12. If the shape of the steel is patented because it contributes to function, then they shouldn’t be making it. We bitch about lack of innovation in one thread, can’t bitch about IP law which encourages it in another.
  13. Dunno, I'm not an official but my understanding was that you always have to be attempting to advance the puck. You can stop and assess the situation while your team sets up or the like but what the Flyers were doing was just stopping the game. I could be wrong but that was always my understanding. Similar philosophy to whistling a frozen puck on the boards maybe?
  14. You have to make an effort to advance the puck, you can't just stand there.
  15. Break the 1-3-1, don’t act like a bunch of crybabies.
  16. “I don’t know what went on 15 years ago and we’re not going to judge anybody based on that,” Baker continued. “From what we see, we don’t see any of that occurring. If there’s been a change, there’s been a change. And if it never happened, it never happened. That’s not for us to deal with.” Are. You. ^&%ing. Kidding. Me? After all the things that have been going on lately, this guy is taking the ostrich approach and burying his head in the sand? Start placing your bets...
  17. https://www.health.pa.gov/topics/disease/coronavirus/Pages/County-Dashboard.aspx Pretty crappy TBH but some trending data.
  18. Even as the rinks open, it is gradual (other than the jackass who was renting his ice during the lockdown I am sure). Spring hockey (which is now summer hockey) reduced the number of kids on a team and halved the number of teams on the ice for practices from 4 to 2. Practices are led by 2-3 coaches from the parent org, no individual team coaches on the ice. Kids come dressed or mostly dressed, just throw on tops and skates. Individual water bottles. Pick up and sticktime registration is online only. Cleaning is going on constantly. Random dad telling his kid to "pick it up" from the stands remains unchanged...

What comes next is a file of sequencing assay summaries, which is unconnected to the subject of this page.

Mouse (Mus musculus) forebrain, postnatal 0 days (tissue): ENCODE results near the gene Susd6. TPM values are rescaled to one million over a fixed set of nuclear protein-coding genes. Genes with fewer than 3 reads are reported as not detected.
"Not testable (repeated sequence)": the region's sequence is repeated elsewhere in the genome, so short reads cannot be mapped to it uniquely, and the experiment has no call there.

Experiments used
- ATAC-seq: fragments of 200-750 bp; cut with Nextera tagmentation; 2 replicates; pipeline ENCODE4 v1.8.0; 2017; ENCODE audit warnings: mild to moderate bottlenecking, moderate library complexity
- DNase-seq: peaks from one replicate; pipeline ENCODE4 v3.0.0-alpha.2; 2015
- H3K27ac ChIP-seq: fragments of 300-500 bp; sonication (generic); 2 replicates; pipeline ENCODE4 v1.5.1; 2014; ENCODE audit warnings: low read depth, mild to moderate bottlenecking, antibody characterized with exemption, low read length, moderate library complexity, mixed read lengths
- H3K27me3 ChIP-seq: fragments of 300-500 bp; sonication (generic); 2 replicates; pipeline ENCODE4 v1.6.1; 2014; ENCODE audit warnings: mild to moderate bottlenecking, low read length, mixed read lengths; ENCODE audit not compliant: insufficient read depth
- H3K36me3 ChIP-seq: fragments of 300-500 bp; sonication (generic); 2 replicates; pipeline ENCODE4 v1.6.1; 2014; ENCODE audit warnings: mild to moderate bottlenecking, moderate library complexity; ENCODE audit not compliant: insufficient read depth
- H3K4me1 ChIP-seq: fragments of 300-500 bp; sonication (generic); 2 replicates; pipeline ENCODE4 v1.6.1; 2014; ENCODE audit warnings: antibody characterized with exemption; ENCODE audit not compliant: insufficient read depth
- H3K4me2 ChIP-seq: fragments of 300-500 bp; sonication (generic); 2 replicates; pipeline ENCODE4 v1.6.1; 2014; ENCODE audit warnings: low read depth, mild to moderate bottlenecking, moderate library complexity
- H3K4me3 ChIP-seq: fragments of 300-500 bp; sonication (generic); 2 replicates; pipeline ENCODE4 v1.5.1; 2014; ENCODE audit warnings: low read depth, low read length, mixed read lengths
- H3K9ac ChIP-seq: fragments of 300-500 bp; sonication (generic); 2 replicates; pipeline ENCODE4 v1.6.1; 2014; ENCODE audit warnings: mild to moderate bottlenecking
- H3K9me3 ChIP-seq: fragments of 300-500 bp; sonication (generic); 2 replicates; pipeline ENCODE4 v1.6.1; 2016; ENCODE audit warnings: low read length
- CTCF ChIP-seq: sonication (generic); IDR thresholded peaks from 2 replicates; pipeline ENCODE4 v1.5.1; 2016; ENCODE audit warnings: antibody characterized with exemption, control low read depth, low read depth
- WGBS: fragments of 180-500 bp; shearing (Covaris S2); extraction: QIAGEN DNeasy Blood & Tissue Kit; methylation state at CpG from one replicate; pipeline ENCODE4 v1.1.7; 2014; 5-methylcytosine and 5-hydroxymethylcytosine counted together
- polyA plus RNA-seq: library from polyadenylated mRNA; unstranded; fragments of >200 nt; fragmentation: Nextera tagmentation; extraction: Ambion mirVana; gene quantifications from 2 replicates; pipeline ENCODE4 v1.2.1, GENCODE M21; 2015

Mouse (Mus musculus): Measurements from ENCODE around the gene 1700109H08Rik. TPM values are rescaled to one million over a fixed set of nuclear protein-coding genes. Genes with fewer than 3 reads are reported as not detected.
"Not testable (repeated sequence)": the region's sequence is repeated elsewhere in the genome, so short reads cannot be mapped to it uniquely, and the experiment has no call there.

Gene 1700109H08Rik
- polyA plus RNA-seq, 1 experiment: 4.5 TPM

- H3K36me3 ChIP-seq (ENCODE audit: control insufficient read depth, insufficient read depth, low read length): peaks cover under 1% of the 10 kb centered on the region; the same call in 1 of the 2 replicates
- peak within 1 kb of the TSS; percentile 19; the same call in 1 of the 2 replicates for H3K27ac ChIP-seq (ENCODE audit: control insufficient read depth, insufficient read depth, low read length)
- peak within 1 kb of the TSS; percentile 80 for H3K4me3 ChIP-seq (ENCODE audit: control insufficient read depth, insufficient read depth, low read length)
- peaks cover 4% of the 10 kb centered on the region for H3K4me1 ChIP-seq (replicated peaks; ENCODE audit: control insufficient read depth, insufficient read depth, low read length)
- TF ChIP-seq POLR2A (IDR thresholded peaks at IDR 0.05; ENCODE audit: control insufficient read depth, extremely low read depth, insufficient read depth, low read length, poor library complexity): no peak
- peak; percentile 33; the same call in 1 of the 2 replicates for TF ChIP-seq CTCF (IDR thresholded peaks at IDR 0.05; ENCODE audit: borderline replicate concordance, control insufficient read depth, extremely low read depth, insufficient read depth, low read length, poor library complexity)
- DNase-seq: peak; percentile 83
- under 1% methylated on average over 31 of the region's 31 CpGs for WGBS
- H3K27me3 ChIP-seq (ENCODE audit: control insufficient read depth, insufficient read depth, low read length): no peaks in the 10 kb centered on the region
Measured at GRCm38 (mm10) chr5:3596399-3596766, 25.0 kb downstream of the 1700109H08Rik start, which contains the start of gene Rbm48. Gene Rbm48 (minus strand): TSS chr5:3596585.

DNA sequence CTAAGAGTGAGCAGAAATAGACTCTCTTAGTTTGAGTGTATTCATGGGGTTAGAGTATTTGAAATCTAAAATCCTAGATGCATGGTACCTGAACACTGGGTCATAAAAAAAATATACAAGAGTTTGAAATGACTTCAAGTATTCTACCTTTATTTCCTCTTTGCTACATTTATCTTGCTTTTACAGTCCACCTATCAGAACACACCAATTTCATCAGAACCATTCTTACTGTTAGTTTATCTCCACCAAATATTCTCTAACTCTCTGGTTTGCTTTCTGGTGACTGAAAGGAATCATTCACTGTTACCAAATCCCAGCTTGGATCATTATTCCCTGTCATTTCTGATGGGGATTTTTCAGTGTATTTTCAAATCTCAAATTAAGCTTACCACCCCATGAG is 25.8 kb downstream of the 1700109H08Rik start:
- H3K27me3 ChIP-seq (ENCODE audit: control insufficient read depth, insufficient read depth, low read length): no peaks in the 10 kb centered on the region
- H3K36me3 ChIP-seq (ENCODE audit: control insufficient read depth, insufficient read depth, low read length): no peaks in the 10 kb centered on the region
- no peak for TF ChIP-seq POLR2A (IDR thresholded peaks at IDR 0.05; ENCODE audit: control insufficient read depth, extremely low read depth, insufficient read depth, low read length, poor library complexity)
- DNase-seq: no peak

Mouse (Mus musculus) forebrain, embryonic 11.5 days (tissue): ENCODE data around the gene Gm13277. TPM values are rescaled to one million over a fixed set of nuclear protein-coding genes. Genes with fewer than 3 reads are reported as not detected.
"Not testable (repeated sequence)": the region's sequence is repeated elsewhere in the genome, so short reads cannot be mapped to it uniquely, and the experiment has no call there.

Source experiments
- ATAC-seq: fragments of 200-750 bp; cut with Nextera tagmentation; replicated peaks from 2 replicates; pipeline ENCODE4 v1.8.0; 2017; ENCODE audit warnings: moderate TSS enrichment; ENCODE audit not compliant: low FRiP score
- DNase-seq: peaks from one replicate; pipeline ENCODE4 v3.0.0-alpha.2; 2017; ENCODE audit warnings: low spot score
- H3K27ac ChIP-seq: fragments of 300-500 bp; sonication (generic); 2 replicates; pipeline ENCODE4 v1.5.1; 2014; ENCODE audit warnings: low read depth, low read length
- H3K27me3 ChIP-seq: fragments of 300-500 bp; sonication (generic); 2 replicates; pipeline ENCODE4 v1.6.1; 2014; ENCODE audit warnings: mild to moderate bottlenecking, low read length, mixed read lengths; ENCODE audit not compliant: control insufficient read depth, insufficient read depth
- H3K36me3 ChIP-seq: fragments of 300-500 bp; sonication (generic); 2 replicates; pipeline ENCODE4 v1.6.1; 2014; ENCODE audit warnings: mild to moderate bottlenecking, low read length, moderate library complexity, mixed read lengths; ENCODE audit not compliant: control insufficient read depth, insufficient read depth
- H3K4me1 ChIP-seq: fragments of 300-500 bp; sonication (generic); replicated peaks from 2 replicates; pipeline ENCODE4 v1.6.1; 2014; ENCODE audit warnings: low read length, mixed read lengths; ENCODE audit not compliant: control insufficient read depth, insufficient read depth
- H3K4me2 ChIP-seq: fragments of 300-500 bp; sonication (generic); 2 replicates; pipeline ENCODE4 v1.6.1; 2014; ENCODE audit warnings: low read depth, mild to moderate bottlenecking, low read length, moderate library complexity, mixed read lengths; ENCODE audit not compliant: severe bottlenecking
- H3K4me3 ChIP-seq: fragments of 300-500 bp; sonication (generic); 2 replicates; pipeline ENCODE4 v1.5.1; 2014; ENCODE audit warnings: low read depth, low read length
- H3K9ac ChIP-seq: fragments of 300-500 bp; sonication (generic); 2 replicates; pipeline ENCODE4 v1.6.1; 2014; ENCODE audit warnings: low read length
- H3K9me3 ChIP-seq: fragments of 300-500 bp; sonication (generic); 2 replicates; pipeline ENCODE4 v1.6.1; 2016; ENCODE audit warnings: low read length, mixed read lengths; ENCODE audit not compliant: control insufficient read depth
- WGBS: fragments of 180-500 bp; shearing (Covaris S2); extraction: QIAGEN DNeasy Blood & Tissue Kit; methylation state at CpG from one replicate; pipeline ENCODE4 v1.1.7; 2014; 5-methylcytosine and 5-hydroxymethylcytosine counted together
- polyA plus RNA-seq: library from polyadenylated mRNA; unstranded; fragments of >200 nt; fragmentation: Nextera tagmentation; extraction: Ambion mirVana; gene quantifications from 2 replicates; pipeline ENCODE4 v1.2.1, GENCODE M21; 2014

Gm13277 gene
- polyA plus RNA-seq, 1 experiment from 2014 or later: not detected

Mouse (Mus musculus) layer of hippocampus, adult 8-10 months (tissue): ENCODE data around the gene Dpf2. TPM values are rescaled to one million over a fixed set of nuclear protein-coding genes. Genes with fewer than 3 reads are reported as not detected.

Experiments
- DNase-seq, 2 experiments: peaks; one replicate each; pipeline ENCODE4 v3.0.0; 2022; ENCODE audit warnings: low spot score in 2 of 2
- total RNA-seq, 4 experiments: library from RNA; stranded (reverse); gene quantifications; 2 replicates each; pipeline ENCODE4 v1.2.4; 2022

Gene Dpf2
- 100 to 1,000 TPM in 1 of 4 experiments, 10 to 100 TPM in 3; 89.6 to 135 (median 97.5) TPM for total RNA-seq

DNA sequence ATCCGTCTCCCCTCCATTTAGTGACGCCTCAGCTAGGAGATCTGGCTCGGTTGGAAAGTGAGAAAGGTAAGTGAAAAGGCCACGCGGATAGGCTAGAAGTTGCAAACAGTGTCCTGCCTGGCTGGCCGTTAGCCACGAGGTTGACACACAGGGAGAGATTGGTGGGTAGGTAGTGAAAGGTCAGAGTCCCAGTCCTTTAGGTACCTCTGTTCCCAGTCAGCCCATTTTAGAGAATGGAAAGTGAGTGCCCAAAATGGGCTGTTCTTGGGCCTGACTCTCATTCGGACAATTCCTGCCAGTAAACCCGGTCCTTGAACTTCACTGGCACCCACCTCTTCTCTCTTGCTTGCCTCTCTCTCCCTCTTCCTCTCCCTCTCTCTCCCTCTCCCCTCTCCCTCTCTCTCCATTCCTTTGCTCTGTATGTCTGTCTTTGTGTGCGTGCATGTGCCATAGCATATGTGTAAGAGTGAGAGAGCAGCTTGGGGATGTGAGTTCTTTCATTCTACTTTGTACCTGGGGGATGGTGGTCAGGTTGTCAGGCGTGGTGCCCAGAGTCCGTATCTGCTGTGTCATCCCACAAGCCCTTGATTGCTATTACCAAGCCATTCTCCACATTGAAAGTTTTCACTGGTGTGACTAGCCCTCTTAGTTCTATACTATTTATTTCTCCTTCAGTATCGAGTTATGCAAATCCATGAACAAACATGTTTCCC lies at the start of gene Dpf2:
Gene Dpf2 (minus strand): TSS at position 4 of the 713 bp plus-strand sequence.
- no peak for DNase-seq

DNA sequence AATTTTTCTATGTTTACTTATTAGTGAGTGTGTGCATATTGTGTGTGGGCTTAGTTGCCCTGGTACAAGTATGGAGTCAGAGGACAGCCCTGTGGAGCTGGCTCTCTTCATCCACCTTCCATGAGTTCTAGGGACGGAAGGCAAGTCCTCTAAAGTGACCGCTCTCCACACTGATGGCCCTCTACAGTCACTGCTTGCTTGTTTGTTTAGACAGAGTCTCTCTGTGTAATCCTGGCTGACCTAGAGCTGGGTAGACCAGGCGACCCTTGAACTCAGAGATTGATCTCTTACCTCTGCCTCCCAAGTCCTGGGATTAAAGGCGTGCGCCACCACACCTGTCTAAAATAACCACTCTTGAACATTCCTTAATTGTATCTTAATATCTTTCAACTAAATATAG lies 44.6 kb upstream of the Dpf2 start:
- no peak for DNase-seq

19. I do product development as a living so I need to put this out there. The word innovation is overused. Doing something different is not innovation. Innovation is something new that changes behavior. You can find many definitions out there but ultimately it has to change some fundamental aspect of what exists and what is possible. Sure, there is the concept of incremental innovation vs. breakthrough innovation, but many things called innovative aren’t. With such frequent revving of product lines, I think we are in the extreme throes of marginal innovation, and it is out of proportion with pricing. Shaving a few grams off of something in the retail space has no appreciable impact on performance for 99% of players. It’s just a spec war to market products. So a good question is what are the big gaps in the hockey equipment world? What problem exists that, if solved, would be a benefit to the majority of players?
  20. Vast majority of cases are in the Philly area, I have a link somewhere of a county by county heat map, I will post the link when I find it.
  21. Endorsing skating with skates unlaced. Even for non-pronators I think this can reap huge benefits. It did help with my pronating foot but gave me so much feedback on my overall skating posture, etc that even the limited amount I am able to do is helpful. You can do drills but I guarantee one slow lap around the rink will reveal a host of feedback.
  22. No mandatory masks at the one that has opened so far around here, but there are lots of guidelines when spring (now summer) starts for the kids this week. On an annoying note, apparently one rink sold ice the entire time and teams were actually practicing...
  23. I get too hot wearing my mask after an hour in the grocery store, can’t imagine playing in anything that would impede airflow.
  24. I don’t see the negative vibe you are talking about at all, any particular examples?
  25. Playing in a limited attendance pickup tomorrow morning, get the AED ready!!!!!!